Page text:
We all know, at least we should, that audience is important. Without an audience, well, no sales. So, we write, in many ways, for the audience - real or imagined - that will read our brilliant writing. We write our queries in mind of that audience, knowing full well an agent is going to ask us about our audience.
I sometimes think this audience - real or imagined - is detrimental to the writing process.
Case in point - I was reading an interview with Claire Labine who has written for the soap (Days of Our Lives, not Dial) industry for years. She stressed one very important point . . . you have to write for yourself. You have to believe in what you’re writing if it’s going to have any resonance with the audience at all - full interview here.
The best writing I've ever done is when I wrote solely for me and not for an audience, not for my mother, not for my potential agent, editor, publisher, just little ol' me!
That's not to say the audience wasn't at the back of my mind. That's not to say that audience wasn't at the back of Claire Labine's mind, because it was.
I think what she's saying, what I've said before on this blog, is that we have to believe in every single word we write, and we have to write for ourselves first and foremost.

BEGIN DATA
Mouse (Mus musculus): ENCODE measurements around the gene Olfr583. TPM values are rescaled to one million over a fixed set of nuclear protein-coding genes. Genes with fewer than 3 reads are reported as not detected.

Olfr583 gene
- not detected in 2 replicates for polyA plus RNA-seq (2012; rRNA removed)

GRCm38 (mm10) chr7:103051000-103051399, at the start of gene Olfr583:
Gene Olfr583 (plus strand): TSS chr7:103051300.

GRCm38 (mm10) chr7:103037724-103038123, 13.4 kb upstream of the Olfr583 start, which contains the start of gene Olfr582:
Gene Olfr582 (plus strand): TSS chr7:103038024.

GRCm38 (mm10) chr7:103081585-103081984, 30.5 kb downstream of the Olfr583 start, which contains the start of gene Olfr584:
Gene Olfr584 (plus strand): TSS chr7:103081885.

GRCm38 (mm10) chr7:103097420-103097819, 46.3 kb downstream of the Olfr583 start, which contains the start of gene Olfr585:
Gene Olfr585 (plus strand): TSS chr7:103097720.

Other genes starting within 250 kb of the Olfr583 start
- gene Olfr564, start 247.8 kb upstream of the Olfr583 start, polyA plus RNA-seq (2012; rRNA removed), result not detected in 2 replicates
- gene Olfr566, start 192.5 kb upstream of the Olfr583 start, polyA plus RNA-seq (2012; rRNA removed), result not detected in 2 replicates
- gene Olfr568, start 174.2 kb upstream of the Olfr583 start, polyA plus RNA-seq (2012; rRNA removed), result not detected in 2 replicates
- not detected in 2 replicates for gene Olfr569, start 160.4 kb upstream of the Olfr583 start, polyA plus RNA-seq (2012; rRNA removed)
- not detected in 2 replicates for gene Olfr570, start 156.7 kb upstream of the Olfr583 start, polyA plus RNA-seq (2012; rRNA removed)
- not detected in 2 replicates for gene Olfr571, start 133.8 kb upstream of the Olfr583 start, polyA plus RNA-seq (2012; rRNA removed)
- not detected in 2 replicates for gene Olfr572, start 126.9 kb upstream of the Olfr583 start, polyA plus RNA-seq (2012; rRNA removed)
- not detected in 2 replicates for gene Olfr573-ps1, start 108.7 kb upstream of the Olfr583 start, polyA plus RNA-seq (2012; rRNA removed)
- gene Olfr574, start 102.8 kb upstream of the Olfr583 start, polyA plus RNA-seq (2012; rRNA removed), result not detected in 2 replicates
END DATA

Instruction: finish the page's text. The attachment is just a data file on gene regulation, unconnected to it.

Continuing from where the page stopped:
Yes, there are trends - vampires, boy wizards, elves, and whatever. Trends come and go. Remember bell bottom jeans??? Tie-dye????
The fact is, good writing often trumps the current trend. Making an old idea shine in a brilliant new way, often trumps the current trend.
So, write for you, believe in you, but also be aware of current trends as well. Be willing to defend your brilliance to an agent, editor, publisher or whoever.
Case in Point - I love Project Runway. One designer made a gorgeous dress, but . . . she didn't have faith in her design. Her lack of faith showed forth on the runway and . . . she didn't win. The judges all agreed if the designer had believed in her design and defended her design . . . well, she would have won.
If we fail to write for ourselves, if we do not believe in every word we are writing, than, in Claire's words, what we write will not resonate with the audience at all.